On this day in 1920, not yet 100 years ago, Congress granted women the right to vote. This day — now celebrated as “Women’s Equality Day” — marks the end of an 80-year campaign for women’s suffrage.
While most women, myself included, don’t personally remember the battles fought in earning the right to vote, writings and pictures remain to remind us how difficult change can be, especially for those in positions of power who believe they are being diminished.
Those who fought for women to be able to vote were derided as inferior, lazy, oversexed, masculine, childlike and generally unworthy of consideration. Emotions drove the suffragists forward and manipulated them to not only seek a ballot, but to leave husbands and children behind. If women were successful in this endeavor, those in power asked, what would they demand next?
The more things change, the more they stay the same. This is especially true for women, who seem to be waging a never-ending battle for level playing fields.
It was only two years ago, during the 2012 presidential campaign that a national news organization printed a supposed news report stating: “There’s something that may raise the chances for both presidential candidates that’s totally out of their control: women’s ovulation cycles.” The headline on this piece? “Do hormones drive women’s votes?”
And while some may simply shake their heads, summing it all up as sexism, the truth is much more difficult to manage. Stereotypes of women, such as those on display during the push for suffrage, remain active today and are often reinforced by other women who have succeeded in breaking stereotypes.
For instance, there is little denying that Michele Bachmann was and is a success in her own right, but she also subscribes to a belief system that advocates significantly different roles for men and women. Even while touring Iowa churches during the Iowa presidential caucuses to offer “testimony” of her faith during church services, she attempted to make political hay out of a Fox News debate question on her admission that she became a tax lawyer out of a sense of obligation and submission to her husband, who wanted such a career path for her. Bachmann deflected the question, which was greeted with moans of negativity by the audience, by defining submission as respect.
In my opinion, the question and answer were pivotal to Bachmann’s ultimate failed presidential bid. A candidate cannot simultaneously build a campaign on deeply held theological belief and run from questions that shed brighter, public light on such deeply held beliefs. It was a contradiction hard to ignore from either side of the debate, despite her best attempts to “humanize” the moment.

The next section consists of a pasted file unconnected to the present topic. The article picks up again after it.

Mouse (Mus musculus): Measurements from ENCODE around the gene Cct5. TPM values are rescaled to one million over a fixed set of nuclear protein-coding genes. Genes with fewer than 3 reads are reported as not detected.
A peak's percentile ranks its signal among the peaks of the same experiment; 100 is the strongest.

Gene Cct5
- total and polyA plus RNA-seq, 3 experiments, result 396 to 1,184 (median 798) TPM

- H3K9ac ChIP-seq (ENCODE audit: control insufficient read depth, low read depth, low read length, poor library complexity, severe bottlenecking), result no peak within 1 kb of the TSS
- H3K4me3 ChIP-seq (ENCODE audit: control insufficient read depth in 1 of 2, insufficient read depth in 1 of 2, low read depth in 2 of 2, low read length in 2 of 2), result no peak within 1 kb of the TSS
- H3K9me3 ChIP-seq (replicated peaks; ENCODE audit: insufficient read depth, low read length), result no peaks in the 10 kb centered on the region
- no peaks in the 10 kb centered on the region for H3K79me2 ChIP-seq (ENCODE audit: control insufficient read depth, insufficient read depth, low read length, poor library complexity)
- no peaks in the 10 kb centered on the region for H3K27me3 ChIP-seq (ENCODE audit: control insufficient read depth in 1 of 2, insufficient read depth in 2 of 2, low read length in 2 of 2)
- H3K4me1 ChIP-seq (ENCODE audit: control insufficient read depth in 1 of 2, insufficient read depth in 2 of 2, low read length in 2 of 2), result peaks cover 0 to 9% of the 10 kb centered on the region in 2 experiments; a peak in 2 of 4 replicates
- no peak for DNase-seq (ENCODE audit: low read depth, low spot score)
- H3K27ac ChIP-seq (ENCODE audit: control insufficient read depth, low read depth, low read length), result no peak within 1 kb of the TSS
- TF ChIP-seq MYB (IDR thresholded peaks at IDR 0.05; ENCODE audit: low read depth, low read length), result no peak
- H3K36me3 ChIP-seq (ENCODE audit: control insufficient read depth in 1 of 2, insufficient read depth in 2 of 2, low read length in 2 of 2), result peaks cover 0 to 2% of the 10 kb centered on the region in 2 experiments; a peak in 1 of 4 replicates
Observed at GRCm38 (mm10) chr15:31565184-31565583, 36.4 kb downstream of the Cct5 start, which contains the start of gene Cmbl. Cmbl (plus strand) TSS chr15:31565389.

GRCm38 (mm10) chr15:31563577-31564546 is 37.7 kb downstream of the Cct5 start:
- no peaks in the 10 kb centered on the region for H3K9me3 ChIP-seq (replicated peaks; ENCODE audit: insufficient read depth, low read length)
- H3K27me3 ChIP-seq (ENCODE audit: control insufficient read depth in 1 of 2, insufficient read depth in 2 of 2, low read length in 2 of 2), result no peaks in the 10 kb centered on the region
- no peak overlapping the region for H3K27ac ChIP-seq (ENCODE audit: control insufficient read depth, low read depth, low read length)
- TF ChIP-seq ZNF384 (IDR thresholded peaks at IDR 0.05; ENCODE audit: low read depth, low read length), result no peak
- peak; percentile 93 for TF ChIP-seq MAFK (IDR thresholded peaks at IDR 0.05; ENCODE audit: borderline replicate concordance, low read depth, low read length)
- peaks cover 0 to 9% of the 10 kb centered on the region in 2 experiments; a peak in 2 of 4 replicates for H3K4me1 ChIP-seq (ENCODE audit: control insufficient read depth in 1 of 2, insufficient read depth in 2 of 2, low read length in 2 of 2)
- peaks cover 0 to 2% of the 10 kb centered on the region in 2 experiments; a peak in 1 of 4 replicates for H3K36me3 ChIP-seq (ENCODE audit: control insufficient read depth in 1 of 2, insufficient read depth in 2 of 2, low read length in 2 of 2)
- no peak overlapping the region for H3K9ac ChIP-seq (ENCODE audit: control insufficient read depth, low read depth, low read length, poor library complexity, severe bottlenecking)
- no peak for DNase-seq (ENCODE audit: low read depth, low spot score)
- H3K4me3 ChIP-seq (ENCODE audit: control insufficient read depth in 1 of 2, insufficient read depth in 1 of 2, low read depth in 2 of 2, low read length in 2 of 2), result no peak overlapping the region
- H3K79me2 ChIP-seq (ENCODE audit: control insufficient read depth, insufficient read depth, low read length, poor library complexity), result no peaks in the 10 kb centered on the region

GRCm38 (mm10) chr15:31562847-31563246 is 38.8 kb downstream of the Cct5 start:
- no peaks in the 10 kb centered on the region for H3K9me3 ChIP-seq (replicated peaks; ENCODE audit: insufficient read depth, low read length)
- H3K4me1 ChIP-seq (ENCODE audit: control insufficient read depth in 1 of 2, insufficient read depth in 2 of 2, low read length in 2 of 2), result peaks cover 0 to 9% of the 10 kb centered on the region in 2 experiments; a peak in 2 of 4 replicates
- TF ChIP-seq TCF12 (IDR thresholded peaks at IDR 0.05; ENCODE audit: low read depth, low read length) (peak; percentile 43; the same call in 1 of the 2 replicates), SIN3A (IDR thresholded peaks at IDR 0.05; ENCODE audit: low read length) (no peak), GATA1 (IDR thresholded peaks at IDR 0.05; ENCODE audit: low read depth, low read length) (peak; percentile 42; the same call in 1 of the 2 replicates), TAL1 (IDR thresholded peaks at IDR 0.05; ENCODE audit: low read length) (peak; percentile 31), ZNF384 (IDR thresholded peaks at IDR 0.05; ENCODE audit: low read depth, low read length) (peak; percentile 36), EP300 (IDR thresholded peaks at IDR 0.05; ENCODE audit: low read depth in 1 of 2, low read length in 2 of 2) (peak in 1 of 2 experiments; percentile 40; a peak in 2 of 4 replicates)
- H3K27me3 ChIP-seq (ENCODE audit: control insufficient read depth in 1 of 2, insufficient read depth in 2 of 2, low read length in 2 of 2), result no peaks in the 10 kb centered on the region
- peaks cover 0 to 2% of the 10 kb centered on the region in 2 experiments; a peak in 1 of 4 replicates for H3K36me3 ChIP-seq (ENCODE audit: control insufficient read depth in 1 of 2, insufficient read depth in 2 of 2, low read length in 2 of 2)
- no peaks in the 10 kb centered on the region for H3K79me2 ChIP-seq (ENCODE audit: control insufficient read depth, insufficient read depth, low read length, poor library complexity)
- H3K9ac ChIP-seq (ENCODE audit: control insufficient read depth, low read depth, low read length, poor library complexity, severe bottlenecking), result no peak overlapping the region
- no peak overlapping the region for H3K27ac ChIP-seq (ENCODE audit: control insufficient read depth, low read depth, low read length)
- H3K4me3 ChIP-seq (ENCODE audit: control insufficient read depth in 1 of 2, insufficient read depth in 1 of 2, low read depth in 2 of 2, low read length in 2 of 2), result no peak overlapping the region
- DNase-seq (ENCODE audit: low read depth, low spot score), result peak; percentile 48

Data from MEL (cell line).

But beyond the personal price Bachmann paid, that moment and many, many others during recent campaigns, have reinforced the stereotype that women and men are at their very core different types of individuals.
Ask the men you know about their most important job, and you’ll likely receive a multitude of answers. Some may take the question quite literally and tell you of this or that employment. Others may speak on a more personal level and discuss their faith community or social service pursuits. Some will, no doubt, speak of being a husband and father.
Pose the same question to women and the answers become more monotone. Society continues to frown upon women who do not view motherhood as their highest calling. Even young women, currently focused on careers, will often mention during the course of their answers that they hope to start a family in the future.
While there continue to be women who unabashedly break stereotypes, those women continue to be derided in quiet and outspoken ways for doing so.
Tonight women throughout Iowa will gather at ceremonies to remember the past and honor local women. Many will speak of Women’s Equality Day in reference to voting. Many more will lament continued gender inequality.
If I were speaking, I’d talk about the postcards from the suffragist era and how so many of them remain applicable today. I’d talk about stereotypes that belittle, those fearful of losing what they perceive as power and how we are all obligated to carry on the work started so many years ago.
Let’s not only tell our daughters they can be and do anything. For once, let’s really mean it.
This column by Lynda Waddington originally published in The Gazette on Aug. 26, 2014.